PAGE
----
Career Advice

Creating an Employer Branding Strategy in 2022

min read
Mikaela Thompson

What is employer brand strategy?

Employer branding strategy is an essential part of any company’s talent acquisition. Especially in today’s times, when there is an increased demand for top-tier talent, it’s crucial for companies to invest in their employer branding strategy.

Employer branding strategy enables your company to dictate and positively guide the dialogue about your company to enable higher talent acquisition and retention. At a fundamental level, employer branding is how you market your company to potential employees and what employees say about your company as a workplace.

Why is it important?

In this rapidly changing world, expectations of workers across all industries have changed over the last two years since the pandemic has hit on a global level. The talent market has shifted once again, specialized talent is in huge demand, and employer branding is becoming a priority for many employers.

Regardless of if you’re a large corporation with ability to hire at scale and massive recruitment marketing budgets, it’s a necessity for every company to have a culture and brand which portrays their uniqueness. What is important is how you communicate these unique characteristics.

It’s important to be aware that not all candidates are the same, different candidates will find different aspects of work appealing to them. What these individuals do have in common is their awareness of what they want from their potential employers. Thus, in a market where the candidates hold the cards, it’s vital to focus on employer rebranding strategy for the best results.

How to build a successful employer branding strategy?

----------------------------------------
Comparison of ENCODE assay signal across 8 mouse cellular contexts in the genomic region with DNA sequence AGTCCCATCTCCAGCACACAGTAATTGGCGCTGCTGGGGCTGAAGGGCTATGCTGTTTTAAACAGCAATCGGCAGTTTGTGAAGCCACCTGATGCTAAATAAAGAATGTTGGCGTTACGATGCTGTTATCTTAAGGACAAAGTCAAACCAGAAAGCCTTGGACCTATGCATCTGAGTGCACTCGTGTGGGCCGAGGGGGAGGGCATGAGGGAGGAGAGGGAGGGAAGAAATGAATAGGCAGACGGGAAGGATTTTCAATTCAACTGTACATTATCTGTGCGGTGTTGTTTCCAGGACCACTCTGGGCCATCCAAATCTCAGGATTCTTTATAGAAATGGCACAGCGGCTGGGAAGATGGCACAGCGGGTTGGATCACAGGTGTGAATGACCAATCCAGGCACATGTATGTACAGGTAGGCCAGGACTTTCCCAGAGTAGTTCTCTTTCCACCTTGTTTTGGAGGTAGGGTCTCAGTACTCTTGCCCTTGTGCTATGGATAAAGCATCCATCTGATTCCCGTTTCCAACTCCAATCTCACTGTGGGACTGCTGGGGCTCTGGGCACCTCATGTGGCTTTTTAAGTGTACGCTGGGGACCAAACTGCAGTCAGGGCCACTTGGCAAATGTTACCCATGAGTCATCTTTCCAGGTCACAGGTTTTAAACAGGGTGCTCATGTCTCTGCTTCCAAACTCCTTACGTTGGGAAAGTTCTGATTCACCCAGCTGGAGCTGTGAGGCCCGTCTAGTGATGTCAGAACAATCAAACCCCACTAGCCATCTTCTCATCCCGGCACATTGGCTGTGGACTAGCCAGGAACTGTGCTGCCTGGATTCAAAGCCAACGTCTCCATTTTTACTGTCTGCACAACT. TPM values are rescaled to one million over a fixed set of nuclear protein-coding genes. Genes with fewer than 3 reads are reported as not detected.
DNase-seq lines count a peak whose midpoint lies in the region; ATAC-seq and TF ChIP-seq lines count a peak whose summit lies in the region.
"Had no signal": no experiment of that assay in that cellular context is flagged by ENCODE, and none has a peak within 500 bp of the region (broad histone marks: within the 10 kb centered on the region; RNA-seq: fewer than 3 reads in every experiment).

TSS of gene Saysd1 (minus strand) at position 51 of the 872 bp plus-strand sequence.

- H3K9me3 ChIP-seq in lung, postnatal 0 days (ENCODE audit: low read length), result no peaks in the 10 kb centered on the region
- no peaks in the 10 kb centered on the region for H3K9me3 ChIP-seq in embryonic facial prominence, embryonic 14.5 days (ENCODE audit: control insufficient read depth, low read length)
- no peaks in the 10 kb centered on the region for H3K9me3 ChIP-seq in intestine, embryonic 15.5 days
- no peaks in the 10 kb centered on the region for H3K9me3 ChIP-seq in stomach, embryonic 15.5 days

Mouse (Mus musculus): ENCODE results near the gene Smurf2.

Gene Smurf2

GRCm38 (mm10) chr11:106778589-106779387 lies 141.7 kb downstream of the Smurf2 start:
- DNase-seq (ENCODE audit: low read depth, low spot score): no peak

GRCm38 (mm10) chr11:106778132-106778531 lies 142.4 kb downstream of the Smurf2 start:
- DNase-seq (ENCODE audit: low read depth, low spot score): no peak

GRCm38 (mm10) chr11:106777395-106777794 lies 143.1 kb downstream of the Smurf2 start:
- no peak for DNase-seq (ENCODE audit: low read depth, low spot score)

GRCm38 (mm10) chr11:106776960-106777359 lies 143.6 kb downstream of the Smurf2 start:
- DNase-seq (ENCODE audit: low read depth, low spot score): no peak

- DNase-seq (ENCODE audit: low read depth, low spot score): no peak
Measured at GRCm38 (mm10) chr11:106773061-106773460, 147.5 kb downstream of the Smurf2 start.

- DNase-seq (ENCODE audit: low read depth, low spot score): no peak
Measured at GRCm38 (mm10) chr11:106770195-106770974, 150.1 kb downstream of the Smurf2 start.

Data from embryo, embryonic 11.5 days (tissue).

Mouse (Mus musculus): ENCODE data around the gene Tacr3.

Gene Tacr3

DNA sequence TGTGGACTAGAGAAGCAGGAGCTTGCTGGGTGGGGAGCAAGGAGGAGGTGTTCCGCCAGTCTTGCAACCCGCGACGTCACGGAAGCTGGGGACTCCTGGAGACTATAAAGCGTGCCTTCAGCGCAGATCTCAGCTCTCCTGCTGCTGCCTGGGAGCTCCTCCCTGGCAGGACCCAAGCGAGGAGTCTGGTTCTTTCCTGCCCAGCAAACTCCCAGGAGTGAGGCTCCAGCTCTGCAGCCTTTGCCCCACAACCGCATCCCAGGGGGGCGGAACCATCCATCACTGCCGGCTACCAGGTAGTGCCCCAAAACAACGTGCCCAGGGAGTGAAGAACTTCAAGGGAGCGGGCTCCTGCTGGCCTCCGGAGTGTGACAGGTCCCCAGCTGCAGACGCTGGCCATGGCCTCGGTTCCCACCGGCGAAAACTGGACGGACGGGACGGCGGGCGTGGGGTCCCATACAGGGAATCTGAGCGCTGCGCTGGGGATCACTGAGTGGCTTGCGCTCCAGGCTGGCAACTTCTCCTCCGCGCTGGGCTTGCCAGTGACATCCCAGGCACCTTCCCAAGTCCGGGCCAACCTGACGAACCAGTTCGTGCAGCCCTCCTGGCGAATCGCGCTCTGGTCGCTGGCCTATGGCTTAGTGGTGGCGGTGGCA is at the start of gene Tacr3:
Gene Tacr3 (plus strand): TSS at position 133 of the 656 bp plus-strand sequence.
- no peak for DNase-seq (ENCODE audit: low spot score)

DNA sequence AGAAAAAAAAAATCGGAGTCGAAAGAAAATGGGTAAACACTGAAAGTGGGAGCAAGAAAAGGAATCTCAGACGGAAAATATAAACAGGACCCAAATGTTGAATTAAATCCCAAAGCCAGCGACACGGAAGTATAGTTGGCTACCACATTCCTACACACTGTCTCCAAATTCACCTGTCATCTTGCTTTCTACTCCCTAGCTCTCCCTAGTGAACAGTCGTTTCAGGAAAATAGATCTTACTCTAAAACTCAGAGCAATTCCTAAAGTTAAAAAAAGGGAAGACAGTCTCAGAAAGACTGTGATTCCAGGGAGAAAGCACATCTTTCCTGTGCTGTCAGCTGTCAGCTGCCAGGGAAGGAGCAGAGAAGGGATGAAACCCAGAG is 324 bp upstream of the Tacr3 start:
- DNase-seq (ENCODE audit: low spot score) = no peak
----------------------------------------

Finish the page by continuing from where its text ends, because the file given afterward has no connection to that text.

1. Know your company's unique value proposition.

It is important to begin with a clear understanding of your company's mission, vision and value statement as well as the company culture. It may be useful to narrow down what the needs of the business are and work in reverse order to understand the types of technical skills/background experience you may need to acquire to achieve the needs of the business.

2. Conduct an employer brand audit.

From the get-go, it may be difficult to have a clear understanding of your company’s reputation as perceived by your current and potential employees. Thus, it’s important to get a pulse of what the perception of the company’s reputation is with current and potential employees. There are multiple ways to conduct the audit, such as; hiring a firm that specializes in monitoring company’s reputations, conducting internal surveys to understand what current employees consider the benefits and challenges, conducting social media surveys and also doing research on jobs review sites such as Glassdoor.

3. Write an employer value proposition.

After conducting the employer brand audit, it’s important to analyze the data to create an employee value proposition. Essentially, this is communicating through marketing messages and a promise for your employers.You might use this EVP for your own careers’s website, recruitment materials or external websites such as LinkedIn.

4. Leverage current employees.

Potential employees would like to hear and see more about the employer brand from current employees. This is why it’s important to include video testimonials or interviews to be added to the employee value proposition and added to the company website.

5. Cultivate a strong onboarding process.

The onboarding process is the first real experience of a company’s culture a new hire obtains. Infact, certain studies have shown hires are twice as likely to look elsewhere for opportunities if they have a negative onboarding experience.

6. Offer learning and development opportunities.

One of the main reasons driving high attrition rates in firms is that employees often feel bored or have reached a plateau in their current role and need new challenges.

Thus by enabling and allowing them to learn new skills, it showcases the company’s focus on continuous learning and development. Additionally, new skills that are picked up by employees’ can also benefit the company in the long term.

7. Create a strong diversity and inclusion initiative.

Part of the process of creating a strong employer brand also involves a commitment to building strong diversity and inclusion teams. Some of the benefits this can lead to are better work culture, strong service and more creative ideas and solutions.

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